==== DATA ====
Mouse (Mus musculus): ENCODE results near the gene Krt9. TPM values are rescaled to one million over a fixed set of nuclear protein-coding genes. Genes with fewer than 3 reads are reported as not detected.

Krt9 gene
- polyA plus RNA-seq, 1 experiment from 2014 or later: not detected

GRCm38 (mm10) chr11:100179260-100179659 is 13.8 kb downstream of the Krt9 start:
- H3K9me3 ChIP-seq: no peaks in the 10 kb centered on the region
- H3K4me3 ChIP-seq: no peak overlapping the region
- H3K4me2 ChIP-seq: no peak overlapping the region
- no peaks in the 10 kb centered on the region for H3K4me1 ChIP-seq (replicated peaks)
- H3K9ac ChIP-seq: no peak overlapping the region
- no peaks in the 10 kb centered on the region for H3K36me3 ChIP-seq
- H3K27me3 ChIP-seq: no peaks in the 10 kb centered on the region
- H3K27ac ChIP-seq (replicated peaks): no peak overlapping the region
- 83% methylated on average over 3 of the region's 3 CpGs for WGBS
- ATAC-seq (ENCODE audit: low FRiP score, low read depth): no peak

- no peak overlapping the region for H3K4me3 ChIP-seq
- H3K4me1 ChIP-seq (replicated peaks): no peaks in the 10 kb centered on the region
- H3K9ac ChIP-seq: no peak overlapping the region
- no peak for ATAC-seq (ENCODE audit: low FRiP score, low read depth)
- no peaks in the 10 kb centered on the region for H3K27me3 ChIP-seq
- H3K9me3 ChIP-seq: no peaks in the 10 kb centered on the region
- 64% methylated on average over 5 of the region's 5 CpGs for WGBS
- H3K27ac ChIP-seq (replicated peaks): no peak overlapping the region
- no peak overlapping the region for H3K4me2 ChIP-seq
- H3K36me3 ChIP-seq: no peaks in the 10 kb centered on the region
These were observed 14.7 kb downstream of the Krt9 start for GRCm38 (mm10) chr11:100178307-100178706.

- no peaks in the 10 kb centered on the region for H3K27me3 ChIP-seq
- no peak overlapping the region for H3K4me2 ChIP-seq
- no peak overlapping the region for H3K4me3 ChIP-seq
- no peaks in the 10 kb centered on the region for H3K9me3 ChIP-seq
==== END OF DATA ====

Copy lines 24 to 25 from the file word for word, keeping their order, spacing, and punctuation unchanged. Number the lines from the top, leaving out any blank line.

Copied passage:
- H3K36me3 ChIP-seq: no peaks in the 10 kb centered on the region
These were observed 14.7 kb downstream of the Krt9 start for GRCm38 (mm10) chr11:100178307-100178706.